Remember People Not Things This Holiday

Many people who celebrate Christmas (or similar holidays of gift-giving) tend to focus on giving mass quantities or expensive gifts without regard. Man vs. Debt is a blog that focuses on getting rid of material things (and not getting new material goods) and they have a good post up on what you can do this Christmas to give something great to people and not committing acts of blind consumerism.

The plan on what to do is on you.

Courtney and I have decided to severely limit the gifts we buy this year. We won’t be buying for each other (instead we are making huge life changes – trust me – we are spending enough on those “gifts”).

We’ve bought a few small traditional “gifts” for younger family members, but decided that we would make small donations on behalf of any adults in our life. We’ll be browsing to attempt to find charities and non-profits that reflect the values of each family member and rather than buy them golf balls or a candle, we’ll make a small donation.

We are lucky that none of our family really cares about the “stuff”. The donations will be a valued gesture and by customizing each one, we show that we took time to think about and appreciate the personality of each family member.

Read more at Man Vs. Debt.

Be Happy by Working and Spending Less

We first looked at curbing consumerism for better living theme back in 2007 and now the idea is spreading. Now, thanks to the ongoing recession, people are learning that all the stuff they bought didn’t really make them happy so they are getting rid of all their stuff.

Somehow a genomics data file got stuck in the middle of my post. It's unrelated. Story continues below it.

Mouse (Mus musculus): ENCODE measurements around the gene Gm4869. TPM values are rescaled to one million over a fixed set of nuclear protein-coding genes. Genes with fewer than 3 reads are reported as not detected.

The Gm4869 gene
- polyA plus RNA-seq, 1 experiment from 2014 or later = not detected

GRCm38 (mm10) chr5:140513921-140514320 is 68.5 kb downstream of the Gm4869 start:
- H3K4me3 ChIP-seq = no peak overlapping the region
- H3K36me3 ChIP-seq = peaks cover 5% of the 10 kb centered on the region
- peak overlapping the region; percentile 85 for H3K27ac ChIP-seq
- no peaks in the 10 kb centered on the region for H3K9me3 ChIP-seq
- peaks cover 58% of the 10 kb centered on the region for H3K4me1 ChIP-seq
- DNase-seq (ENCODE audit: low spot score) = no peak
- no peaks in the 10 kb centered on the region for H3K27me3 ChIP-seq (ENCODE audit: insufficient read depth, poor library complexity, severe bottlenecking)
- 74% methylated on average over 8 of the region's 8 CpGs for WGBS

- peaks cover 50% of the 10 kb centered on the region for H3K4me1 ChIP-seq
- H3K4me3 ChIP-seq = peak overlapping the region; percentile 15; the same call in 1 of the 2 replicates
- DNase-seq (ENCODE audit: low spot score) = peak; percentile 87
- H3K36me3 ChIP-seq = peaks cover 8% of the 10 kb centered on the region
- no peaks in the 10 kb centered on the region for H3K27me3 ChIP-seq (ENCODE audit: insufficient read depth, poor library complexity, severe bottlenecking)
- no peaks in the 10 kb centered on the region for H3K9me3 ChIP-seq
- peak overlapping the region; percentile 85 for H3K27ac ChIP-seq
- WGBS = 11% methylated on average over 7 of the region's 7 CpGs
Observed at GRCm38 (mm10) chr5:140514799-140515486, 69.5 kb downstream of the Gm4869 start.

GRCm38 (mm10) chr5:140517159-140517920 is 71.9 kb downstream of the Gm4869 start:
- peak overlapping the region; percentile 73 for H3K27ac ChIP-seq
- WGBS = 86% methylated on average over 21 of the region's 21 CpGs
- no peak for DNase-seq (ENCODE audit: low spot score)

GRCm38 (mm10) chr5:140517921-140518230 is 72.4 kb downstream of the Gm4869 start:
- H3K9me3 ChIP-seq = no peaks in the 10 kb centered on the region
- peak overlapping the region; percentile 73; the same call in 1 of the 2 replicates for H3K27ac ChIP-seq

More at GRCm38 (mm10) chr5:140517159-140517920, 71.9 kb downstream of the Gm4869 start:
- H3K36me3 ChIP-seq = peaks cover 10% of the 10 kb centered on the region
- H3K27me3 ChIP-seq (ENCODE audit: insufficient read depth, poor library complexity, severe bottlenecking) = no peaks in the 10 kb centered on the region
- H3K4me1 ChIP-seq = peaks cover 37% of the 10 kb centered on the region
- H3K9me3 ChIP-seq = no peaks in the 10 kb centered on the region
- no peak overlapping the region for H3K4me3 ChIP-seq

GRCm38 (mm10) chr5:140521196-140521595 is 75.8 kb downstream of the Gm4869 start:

When you start buying less you have more disposable income to spend on experiences, and that, my friends, is the key to happiness. What are you going to talk about and remember fondly in ten years, the concert you went to or the new shoes you bought?

Here’s a story about a person who downsized their junk and upsized their fun!

Tammy Strobel wasn’t happy. Working as a project manager with an investment management firm in Davis, Calif., and making about $40,000 a year, she was, as she put it, caught in the “work-spend treadmill.”

Today, three years after Ms. Strobel and Mr. Smith began downsizing, they live in Portland, Ore., in a spare, 400-square-foot studio with a nice-sized kitchen. Mr. Smith is completing a doctorate in physiology; Ms. Strobel happily works from home as a Web designer and freelance writer. She owns four plates, three pairs of shoes and two pots. With Mr. Smith in his final weeks of school, Ms. Strobel’s income of about $24,000 a year covers their bills. They are still car-free but have bikes. One other thing they no longer have: $30,000 of debt.

Keep reading at the New York Times.

Here’s some info on how to stop shopping.

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